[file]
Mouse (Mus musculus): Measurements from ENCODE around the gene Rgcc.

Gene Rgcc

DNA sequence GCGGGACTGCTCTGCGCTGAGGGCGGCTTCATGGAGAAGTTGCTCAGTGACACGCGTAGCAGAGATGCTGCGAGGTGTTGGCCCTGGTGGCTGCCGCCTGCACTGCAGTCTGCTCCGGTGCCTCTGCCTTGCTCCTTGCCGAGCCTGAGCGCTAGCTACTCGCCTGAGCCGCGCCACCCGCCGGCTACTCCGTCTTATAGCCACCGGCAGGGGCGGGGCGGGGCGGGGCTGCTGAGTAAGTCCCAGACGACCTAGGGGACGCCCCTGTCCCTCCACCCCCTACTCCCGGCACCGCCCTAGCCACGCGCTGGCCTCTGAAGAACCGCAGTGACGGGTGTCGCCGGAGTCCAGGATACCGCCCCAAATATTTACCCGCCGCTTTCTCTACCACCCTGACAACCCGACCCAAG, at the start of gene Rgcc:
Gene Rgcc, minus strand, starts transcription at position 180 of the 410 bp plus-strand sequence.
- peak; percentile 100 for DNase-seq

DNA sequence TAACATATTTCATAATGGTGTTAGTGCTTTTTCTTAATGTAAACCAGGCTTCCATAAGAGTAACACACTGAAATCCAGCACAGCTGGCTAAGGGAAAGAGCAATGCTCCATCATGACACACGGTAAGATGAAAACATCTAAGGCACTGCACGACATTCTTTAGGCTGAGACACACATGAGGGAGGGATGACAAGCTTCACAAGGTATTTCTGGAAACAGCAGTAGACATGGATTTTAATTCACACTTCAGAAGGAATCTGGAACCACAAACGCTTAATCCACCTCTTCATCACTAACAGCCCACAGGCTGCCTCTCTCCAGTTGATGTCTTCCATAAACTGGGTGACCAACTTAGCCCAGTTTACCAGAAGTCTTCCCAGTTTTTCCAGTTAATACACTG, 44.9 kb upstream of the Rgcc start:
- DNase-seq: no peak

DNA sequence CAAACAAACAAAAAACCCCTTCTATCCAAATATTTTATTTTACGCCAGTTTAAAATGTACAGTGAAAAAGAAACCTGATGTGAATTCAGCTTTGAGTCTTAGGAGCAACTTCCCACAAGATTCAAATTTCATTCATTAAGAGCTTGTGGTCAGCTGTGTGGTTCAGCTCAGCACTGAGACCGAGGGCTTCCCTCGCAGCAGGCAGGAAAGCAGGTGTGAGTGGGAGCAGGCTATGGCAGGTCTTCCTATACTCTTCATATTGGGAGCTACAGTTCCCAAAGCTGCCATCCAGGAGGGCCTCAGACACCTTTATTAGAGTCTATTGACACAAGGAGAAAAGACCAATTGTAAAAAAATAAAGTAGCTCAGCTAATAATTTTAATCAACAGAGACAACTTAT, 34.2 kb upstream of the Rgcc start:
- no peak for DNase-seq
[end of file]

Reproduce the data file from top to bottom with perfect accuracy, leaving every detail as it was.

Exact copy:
Mouse (Mus musculus): Measurements from ENCODE around the gene Rgcc.

Gene Rgcc

DNA sequence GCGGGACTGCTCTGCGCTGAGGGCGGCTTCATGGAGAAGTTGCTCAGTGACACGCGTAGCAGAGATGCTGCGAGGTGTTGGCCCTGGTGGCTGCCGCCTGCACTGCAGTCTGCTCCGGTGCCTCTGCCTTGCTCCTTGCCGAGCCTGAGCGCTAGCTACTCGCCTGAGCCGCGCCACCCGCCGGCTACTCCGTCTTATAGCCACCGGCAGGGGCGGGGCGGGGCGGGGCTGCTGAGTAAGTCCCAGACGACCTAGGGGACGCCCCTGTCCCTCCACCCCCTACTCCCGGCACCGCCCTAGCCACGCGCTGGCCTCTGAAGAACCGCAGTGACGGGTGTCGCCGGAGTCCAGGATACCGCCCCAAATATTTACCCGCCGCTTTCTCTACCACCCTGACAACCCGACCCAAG, at the start of gene Rgcc:
Gene Rgcc, minus strand, starts transcription at position 180 of the 410 bp plus-strand sequence.
- peak; percentile 100 for DNase-seq

DNA sequence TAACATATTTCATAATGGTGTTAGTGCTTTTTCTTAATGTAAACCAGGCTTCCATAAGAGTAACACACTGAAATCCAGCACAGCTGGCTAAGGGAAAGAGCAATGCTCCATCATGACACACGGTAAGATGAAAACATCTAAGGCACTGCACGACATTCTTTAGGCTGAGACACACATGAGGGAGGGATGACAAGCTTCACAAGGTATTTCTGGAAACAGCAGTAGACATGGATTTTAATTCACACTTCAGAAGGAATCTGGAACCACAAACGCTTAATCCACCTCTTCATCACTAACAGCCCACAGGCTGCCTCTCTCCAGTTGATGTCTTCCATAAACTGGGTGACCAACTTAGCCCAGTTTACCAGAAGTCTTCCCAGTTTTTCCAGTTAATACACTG, 44.9 kb upstream of the Rgcc start:
- DNase-seq: no peak

DNA sequence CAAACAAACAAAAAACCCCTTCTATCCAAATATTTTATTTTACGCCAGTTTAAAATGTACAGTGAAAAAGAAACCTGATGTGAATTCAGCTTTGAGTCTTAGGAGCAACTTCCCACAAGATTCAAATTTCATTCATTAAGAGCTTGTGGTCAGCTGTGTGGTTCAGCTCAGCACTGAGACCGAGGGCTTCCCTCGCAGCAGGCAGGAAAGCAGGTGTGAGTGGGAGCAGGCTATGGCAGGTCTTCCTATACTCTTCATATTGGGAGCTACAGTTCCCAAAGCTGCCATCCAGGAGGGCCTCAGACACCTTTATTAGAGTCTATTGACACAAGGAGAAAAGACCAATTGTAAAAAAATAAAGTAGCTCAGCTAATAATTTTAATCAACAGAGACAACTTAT, 34.2 kb upstream of the Rgcc start:
- no peak for DNase-seq